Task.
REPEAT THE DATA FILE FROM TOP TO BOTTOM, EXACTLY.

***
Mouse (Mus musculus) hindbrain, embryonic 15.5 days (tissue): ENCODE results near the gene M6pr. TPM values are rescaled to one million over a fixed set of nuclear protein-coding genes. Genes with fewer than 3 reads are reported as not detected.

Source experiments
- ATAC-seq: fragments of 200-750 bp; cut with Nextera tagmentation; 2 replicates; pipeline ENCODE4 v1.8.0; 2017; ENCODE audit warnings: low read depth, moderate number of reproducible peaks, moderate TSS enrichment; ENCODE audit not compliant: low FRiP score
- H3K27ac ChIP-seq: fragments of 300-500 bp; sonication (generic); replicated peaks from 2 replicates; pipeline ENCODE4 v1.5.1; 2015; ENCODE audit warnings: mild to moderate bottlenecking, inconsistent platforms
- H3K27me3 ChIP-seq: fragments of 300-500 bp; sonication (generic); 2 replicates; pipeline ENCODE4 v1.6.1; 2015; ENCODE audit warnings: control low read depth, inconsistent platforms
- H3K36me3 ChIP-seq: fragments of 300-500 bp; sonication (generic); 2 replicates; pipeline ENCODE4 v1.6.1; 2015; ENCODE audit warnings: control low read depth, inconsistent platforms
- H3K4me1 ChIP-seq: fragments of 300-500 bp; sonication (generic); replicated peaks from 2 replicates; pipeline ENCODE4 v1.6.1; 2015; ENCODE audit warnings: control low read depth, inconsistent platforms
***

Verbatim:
Mouse (Mus musculus) hindbrain, embryonic 15.5 days (tissue): ENCODE results near the gene M6pr. TPM values are rescaled to one million over a fixed set of nuclear protein-coding genes. Genes with fewer than 3 reads are reported as not detected.

Source experiments
- ATAC-seq: fragments of 200-750 bp; cut with Nextera tagmentation; 2 replicates; pipeline ENCODE4 v1.8.0; 2017; ENCODE audit warnings: low read depth, moderate number of reproducible peaks, moderate TSS enrichment; ENCODE audit not compliant: low FRiP score
- H3K27ac ChIP-seq: fragments of 300-500 bp; sonication (generic); replicated peaks from 2 replicates; pipeline ENCODE4 v1.5.1; 2015; ENCODE audit warnings: mild to moderate bottlenecking, inconsistent platforms
- H3K27me3 ChIP-seq: fragments of 300-500 bp; sonication (generic); 2 replicates; pipeline ENCODE4 v1.6.1; 2015; ENCODE audit warnings: control low read depth, inconsistent platforms
- H3K36me3 ChIP-seq: fragments of 300-500 bp; sonication (generic); 2 replicates; pipeline ENCODE4 v1.6.1; 2015; ENCODE audit warnings: control low read depth, inconsistent platforms
- H3K4me1 ChIP-seq: fragments of 300-500 bp; sonication (generic); replicated peaks from 2 replicates; pipeline ENCODE4 v1.6.1; 2015; ENCODE audit warnings: control low read depth, inconsistent platforms